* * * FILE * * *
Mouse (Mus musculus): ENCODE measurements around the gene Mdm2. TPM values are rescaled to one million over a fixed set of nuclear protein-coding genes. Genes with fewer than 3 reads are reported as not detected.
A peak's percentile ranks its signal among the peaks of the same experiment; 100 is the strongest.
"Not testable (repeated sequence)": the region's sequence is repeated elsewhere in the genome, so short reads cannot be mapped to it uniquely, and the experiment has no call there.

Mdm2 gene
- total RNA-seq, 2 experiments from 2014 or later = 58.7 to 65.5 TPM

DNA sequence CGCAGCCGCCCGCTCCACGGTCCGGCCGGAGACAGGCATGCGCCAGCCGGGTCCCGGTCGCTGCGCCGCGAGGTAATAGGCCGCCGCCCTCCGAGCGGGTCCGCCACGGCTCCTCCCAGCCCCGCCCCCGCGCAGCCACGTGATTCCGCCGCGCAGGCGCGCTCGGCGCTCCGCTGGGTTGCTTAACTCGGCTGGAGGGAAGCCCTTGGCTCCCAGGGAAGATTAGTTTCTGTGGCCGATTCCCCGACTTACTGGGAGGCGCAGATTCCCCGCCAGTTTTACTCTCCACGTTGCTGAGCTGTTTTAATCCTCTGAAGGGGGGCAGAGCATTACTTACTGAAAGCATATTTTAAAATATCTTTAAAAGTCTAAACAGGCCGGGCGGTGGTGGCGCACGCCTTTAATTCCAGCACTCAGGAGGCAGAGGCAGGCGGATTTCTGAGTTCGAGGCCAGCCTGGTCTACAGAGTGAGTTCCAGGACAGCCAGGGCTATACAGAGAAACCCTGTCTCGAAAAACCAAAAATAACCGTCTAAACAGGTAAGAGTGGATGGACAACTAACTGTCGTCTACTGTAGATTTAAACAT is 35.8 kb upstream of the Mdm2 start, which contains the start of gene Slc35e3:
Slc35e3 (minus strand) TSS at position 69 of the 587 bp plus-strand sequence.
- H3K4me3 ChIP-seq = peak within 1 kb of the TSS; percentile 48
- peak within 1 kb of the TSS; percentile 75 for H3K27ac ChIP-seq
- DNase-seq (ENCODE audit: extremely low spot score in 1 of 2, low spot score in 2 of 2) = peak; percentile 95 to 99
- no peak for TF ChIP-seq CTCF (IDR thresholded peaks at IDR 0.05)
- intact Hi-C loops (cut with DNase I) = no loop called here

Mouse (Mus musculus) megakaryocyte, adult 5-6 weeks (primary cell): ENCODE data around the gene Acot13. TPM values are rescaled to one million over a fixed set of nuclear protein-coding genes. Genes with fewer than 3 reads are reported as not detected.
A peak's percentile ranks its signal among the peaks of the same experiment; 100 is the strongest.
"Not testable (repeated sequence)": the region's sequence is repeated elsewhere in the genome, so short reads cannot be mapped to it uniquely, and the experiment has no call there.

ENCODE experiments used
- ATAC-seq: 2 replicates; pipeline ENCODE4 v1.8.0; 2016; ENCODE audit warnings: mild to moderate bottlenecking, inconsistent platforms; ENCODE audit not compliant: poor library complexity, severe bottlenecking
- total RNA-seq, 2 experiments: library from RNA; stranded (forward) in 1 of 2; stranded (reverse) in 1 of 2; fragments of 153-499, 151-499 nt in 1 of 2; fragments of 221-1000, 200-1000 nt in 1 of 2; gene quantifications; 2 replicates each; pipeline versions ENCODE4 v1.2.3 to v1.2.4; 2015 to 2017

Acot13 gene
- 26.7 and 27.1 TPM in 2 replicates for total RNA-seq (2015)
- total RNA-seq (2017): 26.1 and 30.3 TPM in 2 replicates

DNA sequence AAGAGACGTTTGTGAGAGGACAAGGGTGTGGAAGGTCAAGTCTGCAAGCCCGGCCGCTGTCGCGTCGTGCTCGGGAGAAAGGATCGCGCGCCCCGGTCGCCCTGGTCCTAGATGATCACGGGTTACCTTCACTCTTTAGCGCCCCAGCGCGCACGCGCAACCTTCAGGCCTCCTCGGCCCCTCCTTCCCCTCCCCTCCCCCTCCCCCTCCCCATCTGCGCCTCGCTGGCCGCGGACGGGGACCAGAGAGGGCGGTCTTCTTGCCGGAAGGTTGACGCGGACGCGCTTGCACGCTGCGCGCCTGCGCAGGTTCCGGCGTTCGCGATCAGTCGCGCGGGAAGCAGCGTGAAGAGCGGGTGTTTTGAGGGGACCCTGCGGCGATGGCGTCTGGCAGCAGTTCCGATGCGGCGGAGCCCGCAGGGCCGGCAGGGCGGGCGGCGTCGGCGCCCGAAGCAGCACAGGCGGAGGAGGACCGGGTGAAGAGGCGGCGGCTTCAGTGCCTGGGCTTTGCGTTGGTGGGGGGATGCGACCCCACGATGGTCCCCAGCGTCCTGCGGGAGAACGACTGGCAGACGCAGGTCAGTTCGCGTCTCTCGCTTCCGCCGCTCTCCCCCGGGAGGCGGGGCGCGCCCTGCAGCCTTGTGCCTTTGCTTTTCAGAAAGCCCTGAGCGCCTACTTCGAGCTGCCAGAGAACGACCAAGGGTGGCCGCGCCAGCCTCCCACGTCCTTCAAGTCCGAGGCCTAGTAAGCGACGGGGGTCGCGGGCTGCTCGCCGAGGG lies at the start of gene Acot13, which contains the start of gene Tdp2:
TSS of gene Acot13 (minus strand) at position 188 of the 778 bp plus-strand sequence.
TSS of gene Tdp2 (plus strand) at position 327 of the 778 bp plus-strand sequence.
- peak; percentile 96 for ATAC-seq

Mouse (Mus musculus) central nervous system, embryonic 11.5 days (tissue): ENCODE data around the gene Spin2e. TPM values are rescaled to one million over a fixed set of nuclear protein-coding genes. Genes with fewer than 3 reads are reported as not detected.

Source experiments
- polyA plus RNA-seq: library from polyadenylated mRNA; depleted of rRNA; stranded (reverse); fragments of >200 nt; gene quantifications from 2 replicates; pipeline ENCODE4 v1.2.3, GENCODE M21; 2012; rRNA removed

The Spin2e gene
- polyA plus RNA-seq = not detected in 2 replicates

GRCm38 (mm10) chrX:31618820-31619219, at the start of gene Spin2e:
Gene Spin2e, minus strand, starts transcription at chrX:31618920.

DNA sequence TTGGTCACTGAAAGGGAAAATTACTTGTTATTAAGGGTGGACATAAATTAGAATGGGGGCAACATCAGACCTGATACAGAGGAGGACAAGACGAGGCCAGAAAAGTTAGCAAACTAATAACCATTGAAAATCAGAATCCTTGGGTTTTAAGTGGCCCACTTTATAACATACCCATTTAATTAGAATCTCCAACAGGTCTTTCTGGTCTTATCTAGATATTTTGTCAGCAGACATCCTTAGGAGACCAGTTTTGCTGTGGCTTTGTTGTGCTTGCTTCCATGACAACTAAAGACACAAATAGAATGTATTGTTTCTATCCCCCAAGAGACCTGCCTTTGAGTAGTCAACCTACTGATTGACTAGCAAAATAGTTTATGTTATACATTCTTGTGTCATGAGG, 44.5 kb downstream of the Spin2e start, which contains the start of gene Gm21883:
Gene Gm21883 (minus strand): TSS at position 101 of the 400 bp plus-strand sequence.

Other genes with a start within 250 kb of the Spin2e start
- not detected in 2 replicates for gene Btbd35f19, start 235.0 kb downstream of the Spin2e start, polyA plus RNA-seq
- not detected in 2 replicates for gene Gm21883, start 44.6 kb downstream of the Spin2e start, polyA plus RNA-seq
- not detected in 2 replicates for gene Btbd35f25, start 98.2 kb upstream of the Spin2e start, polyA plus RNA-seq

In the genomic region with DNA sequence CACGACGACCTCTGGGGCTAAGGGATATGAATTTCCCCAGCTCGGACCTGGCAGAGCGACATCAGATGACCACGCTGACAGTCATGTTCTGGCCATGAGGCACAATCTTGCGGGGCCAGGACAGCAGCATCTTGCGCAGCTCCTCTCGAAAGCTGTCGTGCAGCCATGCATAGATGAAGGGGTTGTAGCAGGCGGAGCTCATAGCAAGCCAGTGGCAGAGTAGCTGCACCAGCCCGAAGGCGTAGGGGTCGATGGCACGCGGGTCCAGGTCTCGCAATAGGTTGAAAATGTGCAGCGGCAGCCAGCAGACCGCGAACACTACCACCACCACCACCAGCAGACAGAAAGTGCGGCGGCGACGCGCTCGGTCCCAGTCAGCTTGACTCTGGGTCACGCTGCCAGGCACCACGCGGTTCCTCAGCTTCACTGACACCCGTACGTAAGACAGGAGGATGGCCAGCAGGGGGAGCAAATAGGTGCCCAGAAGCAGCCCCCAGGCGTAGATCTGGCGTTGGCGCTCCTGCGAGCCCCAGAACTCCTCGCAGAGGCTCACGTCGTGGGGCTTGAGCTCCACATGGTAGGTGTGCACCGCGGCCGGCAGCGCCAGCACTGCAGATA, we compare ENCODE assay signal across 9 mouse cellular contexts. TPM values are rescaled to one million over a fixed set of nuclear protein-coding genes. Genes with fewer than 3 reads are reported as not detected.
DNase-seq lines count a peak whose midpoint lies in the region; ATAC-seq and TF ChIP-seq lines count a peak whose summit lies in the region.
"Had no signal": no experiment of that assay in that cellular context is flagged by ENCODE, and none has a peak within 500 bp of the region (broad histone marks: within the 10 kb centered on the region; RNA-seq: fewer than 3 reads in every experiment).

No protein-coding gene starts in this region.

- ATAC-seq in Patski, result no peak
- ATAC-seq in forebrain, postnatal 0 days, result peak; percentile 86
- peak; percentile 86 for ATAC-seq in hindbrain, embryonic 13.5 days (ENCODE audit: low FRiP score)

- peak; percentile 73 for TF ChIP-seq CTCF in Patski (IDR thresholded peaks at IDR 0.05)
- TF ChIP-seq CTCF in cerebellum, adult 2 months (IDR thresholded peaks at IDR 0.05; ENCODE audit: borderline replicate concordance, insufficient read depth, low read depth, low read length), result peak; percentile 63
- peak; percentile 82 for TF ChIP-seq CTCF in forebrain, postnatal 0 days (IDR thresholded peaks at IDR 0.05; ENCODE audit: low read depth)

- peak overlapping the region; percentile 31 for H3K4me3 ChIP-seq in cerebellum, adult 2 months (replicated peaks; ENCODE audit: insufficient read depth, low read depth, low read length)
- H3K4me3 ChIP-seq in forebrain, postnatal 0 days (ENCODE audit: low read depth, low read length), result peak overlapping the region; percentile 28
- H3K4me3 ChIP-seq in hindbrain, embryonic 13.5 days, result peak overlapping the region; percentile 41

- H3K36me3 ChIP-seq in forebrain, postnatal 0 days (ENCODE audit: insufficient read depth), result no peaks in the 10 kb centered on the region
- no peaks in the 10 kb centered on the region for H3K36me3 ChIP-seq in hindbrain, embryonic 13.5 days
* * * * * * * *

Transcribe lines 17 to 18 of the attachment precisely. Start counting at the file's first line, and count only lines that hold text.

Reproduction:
- ATAC-seq: 2 replicates; pipeline ENCODE4 v1.8.0; 2016; ENCODE audit warnings: mild to moderate bottlenecking, inconsistent platforms; ENCODE audit not compliant: poor library complexity, severe bottlenecking
- total RNA-seq, 2 experiments: library from RNA; stranded (forward) in 1 of 2; stranded (reverse) in 1 of 2; fragments of 153-499, 151-499 nt in 1 of 2; fragments of 221-1000, 200-1000 nt in 1 of 2; gene quantifications; 2 replicates each; pipeline versions ENCODE4 v1.2.3 to v1.2.4; 2015 to 2017